‘We need more from you’: Mayor addresses crowds after championship win

%E2%80%98We+need+more+from+you%E2%80%99%3A+Mayor+addresses+crowds+after+championship+win

CW / Carson Redwine

As the Crimson Tide stormed the field at Hard Rock Stadium to celebrate its eighteenth national title, thousands of Alabama fans stormed the Strip to celebrate the championship win. 

People poured onto University Boulevard from bars on the Strip, nearby apartment complexes and UA residence halls. The crowd spanned from 11th Street to Gene Stallings Avenue. 

 

Mayor Walt Maddox said he hopes last night’s crowds don’t overshadow what the Alabama football program accomplished. 

He said the “thousands upon thousands of people” who gathered on the Strip was larger than any celebration he’s seen in recent memory. 

Tuscaloosa Police Department (TPD) officers, operating with 67% availability of officers, cleared the area by 12:02 a.m., about an hour after the game ended. 

TPD arrested 14 people on 18 different charges ranging from public intoxication and disorderly conduct to resisting arrest and obstructing governmental operations.

No mask citations were issued. Instead, Police Chief Brent Blankley passed out more than 100 masks on the Strip yesterday afternoon. 

About 30 officers on call were split between the Strip and downtown Tuscaloosa. Maddox speculated the situation would have called for “upwards of 500 police officers or law enforcement personnel in riot gear to prevent something like that.” 

TPD drove police cars through the crowd, but the gap closed back once the cars passed.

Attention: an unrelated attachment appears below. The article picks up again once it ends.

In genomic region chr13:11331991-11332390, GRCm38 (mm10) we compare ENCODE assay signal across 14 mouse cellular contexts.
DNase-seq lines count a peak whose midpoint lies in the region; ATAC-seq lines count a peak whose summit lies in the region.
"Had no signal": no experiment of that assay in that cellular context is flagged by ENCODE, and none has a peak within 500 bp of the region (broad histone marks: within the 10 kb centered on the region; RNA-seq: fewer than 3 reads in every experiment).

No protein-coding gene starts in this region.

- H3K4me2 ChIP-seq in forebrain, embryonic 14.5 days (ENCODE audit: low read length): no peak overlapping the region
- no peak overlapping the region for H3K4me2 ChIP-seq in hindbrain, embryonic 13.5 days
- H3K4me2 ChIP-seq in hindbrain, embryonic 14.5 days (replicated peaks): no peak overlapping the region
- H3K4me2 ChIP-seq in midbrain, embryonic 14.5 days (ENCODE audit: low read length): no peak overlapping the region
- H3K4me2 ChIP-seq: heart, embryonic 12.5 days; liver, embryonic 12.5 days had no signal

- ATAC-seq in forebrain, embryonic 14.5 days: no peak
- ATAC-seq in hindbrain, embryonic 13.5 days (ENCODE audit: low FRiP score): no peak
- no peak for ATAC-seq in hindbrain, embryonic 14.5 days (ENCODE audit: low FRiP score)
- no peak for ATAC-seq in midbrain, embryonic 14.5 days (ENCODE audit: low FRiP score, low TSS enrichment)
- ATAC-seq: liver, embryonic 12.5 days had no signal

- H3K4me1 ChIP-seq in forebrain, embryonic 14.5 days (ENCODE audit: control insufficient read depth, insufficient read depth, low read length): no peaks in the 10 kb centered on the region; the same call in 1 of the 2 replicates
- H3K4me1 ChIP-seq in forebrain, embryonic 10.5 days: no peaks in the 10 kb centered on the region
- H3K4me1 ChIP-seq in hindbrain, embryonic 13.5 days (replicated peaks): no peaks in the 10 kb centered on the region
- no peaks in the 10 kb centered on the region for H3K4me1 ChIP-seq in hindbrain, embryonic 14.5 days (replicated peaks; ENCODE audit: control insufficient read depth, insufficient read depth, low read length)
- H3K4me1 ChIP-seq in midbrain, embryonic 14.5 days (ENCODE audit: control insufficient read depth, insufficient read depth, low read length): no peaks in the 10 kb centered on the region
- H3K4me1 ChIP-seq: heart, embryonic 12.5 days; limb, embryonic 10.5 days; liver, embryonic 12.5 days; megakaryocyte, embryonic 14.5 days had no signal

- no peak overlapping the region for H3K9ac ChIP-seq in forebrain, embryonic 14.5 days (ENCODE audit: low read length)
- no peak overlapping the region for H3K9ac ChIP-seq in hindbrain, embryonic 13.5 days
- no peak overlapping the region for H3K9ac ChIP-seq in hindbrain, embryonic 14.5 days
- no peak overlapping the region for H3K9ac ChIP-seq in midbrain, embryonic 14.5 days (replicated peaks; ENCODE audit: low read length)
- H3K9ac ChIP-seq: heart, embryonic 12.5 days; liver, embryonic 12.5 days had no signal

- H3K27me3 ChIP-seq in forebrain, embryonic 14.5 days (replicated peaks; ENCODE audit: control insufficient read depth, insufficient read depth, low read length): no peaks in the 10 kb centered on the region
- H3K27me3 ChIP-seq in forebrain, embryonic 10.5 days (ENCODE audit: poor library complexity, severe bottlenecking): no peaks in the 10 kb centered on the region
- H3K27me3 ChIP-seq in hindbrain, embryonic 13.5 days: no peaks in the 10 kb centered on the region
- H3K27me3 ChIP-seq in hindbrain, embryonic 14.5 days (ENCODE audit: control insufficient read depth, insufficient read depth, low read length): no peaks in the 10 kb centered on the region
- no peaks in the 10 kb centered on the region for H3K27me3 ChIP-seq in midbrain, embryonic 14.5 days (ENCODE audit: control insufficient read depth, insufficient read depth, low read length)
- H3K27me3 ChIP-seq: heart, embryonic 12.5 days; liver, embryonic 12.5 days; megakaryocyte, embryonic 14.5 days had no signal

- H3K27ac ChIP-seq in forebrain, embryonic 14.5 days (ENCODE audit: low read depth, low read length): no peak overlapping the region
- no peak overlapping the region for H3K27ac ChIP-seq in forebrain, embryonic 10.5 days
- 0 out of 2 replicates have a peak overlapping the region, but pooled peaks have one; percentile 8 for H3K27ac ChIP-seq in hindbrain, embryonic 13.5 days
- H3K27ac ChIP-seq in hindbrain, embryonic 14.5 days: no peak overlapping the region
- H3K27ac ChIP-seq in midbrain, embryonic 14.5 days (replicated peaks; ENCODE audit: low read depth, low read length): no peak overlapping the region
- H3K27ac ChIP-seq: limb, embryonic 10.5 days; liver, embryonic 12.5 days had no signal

Police Chief Brent Blankley said TPD used one canister of pepper spray to disperse the crowd after fights broke out and property was damaged. Blankley said it was “just enough for people to smell it” and leave the area. 

The University’s calendar complicated TPD and city efforts. Classes begin on Wednesday and game attendance was limited. Maddox said these factors likely drove a large number of students into Tuscaloosa earlier than normal. 

UA’s semester will begin under a two-week moratorium on in-person student events. Myron Pope, vice president for student life, said his team will monitor cases on campus to determine if an extension is necessary. 

“If we are going to make a decision,” Pope said, “number one, it has to be an informed decision driven by data.” 

The city’s goal is to ensure that DCH is able to serve the public, but Maddox said last night’s events will bring long-term impacts. 

DCH reported 174 COVID inpatients on Jan. 11, an all-time high for the system. 

Maddox addressed students: “We need more from you.”